The grid on the lower right hand corner is a simplified map of the entire level. The map shows the player's current grid location, previously visited areas, and radar base locations. In certain missions, some parts of the grid will flash to indicate the location of nuclear silos or radar bases that are under attack. The planet Tetamus 2 consists of a rectangular map, divided into 8 areas, which are useful for tracking down specific enemies or buildings. If a player moves across an edge of the map, the tank will emerge from the opposite side of the rectangle. Pressing the START button will pause the game, and show a more detailed map of the planet.
The map contains four entrances to underground tunnels which can be used to move between areas without having to encounter enemies. If the mission has a time limit, the clock stops while the player is moving through any of these tunnels. However, hitting a tunnel wall will damage the tank's shield. The player can still move forward will hitting tunnel walls, but running into a chain link fence will cause damage and force the tank backwards, so a certain amount of caution is needed while proceeding through. Speed cannot be increased or decreased in the regular control scheme while traveling underground, but grinding the tank against the ceiling will cause a slight decrease in velocity, while grinding it against the floor will cause a slight increase in velocity.
The VIXIV also has flight capabilities. Lifting off one of the pyramid-shaped objects at TURBO speed will send the tank into the air. Speed cannot be adjusted while the tank is in the air, and flying requires fuel. Some of the field objects located at ground level will fade away from view while the tank is in flight.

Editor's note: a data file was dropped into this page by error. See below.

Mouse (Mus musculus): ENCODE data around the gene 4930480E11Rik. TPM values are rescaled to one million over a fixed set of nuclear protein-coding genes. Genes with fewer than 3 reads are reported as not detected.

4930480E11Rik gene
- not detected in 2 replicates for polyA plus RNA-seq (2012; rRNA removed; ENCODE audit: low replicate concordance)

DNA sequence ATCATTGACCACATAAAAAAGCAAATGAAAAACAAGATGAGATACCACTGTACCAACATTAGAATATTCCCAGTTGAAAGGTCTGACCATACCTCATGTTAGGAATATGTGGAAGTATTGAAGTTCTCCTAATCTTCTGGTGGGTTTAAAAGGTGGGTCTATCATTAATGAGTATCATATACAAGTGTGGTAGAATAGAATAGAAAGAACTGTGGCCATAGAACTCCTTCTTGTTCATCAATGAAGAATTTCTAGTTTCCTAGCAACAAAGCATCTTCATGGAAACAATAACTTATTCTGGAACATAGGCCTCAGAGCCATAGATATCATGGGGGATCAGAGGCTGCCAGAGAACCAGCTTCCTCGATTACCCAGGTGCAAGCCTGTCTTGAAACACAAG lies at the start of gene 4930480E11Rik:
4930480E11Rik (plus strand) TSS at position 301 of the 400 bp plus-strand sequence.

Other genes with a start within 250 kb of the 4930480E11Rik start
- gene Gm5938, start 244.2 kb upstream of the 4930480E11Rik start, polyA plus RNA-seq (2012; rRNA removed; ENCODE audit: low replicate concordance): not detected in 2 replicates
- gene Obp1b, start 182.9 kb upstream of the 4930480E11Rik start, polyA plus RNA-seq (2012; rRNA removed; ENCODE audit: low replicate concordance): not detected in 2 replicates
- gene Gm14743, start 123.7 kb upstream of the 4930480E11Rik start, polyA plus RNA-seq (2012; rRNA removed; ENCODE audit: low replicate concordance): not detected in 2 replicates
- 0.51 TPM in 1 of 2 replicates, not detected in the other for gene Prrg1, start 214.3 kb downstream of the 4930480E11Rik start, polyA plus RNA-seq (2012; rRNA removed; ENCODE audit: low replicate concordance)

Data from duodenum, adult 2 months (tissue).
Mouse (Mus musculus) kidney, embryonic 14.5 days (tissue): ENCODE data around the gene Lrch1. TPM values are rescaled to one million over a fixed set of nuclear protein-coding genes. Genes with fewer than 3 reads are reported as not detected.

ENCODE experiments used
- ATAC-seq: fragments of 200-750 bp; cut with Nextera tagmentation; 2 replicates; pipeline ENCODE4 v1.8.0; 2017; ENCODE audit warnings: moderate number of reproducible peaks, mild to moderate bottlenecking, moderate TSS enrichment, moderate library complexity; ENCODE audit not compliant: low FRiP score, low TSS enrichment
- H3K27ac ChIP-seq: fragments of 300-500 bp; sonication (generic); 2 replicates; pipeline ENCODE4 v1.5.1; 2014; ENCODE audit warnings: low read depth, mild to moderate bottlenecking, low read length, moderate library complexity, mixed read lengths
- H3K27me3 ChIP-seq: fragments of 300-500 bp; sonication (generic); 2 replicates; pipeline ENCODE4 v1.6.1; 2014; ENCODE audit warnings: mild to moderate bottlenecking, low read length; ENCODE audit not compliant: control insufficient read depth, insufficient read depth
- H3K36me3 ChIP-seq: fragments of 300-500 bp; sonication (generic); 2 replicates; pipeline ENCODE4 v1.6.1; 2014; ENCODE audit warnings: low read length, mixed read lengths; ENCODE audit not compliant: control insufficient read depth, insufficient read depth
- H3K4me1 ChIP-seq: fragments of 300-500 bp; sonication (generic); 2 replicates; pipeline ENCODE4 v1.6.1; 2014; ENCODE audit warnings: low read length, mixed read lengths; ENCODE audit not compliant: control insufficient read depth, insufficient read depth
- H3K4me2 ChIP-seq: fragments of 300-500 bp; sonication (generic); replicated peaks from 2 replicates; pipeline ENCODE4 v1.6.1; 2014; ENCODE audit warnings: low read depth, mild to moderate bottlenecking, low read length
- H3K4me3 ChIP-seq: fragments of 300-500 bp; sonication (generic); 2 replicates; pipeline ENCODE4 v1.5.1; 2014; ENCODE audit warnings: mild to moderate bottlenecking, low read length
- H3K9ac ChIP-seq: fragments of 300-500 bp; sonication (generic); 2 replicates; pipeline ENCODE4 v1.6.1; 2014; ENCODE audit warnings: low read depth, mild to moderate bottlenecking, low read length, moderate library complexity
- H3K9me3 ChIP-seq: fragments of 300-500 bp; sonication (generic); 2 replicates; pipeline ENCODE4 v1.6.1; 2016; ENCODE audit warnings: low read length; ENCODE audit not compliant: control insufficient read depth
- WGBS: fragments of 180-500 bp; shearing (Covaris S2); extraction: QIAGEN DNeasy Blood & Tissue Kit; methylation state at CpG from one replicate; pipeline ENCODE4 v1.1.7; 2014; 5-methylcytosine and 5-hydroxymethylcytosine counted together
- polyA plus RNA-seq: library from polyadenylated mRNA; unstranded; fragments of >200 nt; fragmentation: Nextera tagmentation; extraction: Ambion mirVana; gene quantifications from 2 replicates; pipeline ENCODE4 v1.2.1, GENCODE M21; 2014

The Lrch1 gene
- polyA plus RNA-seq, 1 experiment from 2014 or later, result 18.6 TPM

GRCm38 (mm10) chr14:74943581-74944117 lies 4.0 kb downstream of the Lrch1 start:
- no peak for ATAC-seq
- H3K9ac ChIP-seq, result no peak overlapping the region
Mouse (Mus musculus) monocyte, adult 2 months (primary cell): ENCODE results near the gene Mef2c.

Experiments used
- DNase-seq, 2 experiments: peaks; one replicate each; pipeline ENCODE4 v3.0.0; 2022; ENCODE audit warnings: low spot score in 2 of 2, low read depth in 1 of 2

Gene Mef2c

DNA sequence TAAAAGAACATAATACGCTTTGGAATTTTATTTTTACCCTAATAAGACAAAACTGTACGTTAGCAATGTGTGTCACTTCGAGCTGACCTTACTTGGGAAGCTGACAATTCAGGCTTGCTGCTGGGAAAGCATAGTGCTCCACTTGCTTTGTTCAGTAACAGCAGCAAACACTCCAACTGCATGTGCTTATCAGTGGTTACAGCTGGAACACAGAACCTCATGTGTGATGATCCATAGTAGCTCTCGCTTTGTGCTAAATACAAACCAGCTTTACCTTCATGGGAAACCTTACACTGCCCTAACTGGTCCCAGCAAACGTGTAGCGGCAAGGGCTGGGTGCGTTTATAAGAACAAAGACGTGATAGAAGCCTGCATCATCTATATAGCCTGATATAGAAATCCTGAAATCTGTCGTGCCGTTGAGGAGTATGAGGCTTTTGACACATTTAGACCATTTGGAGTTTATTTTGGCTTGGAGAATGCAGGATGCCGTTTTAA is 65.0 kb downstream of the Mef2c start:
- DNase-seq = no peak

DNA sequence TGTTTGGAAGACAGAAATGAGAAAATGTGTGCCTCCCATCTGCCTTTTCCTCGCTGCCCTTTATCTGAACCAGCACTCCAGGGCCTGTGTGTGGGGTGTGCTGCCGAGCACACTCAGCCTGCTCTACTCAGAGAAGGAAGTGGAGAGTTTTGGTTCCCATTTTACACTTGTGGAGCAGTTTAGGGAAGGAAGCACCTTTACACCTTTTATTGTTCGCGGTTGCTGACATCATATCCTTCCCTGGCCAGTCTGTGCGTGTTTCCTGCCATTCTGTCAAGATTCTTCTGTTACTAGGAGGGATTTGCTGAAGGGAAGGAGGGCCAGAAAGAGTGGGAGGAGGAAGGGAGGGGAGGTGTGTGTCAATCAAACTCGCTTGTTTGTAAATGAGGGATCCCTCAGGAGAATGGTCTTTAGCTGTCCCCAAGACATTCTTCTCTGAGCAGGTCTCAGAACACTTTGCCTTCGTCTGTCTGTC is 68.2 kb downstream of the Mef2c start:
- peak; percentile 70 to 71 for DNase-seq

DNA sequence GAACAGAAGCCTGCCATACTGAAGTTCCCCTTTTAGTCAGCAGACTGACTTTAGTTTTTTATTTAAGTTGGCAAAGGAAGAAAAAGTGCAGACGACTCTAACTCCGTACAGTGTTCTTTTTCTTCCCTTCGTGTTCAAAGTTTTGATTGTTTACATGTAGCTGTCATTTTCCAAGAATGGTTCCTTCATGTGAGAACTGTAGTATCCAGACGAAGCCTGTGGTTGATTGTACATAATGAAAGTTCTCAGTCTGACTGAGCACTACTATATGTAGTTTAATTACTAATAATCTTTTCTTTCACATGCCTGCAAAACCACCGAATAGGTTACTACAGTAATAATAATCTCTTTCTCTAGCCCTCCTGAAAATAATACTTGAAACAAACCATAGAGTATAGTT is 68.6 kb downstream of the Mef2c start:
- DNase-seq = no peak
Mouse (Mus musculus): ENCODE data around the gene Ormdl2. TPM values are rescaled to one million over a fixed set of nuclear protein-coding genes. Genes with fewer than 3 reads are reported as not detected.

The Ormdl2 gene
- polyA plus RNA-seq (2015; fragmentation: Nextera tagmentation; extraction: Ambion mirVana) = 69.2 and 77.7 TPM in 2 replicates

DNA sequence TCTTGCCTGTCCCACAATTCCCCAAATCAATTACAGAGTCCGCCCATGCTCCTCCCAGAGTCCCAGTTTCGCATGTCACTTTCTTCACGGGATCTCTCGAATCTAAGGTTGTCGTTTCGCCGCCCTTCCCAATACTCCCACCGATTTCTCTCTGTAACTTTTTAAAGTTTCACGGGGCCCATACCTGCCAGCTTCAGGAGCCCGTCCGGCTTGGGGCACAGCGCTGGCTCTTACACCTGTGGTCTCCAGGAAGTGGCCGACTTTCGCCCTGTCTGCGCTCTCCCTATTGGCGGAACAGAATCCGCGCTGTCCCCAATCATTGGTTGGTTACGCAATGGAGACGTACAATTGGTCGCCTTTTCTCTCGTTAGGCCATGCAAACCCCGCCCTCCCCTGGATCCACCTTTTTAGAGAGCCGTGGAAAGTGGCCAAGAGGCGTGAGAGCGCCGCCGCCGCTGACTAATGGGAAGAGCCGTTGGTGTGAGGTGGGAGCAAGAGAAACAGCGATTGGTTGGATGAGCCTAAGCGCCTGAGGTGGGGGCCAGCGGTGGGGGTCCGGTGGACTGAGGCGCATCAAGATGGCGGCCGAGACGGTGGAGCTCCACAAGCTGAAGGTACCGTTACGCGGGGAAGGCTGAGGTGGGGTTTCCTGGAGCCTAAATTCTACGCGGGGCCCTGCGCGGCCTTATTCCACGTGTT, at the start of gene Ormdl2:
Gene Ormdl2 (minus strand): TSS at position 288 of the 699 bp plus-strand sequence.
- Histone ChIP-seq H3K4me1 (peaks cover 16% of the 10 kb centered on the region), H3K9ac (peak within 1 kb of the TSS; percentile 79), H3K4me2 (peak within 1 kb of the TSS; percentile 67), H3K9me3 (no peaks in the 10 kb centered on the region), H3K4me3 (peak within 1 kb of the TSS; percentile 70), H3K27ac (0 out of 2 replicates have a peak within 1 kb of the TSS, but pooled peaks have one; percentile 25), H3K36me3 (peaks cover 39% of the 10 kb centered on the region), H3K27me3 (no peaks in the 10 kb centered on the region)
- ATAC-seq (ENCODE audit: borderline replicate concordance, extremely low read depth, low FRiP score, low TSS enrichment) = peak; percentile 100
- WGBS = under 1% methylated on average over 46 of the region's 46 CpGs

The controls for the game are highly sophisticated and difficult to master, so a training mode is provided to familiarize the player with the controls. The training mode devotes a mission to each basic skill, and is so extensive that the player will have naturally learned the controls upon completion of all of the training missions. This allows the player to learn the basic controls quickly and efficiently without having to use the instruction manual. The actual game cannot be played without completing this training mode first. If the player has previously completed every training mission, an option is given to proceed directly into the actual game or review the basics in the training mode.
- Totaka's Song can be found in the game code. This makes it the earliest known appearance of it in a Nintendo game, as X was the first game composed by Kazumi Totaka for Nintendo. It has been discovered that you can hear the song as a normal player at the "Thank you..." screen with a fake scientist.
- The background music written by Kazumi Totaka, was played in the very first tunnel scene and was added to Club Nintendo Japan's Luigi - B-Side Music album.
- An arranged version of the very first tunnel music heard in X is featured in the Wii title, Super Smash Bros. Brawl, arranged by Yusuke Takahama.
- This article incorporates information from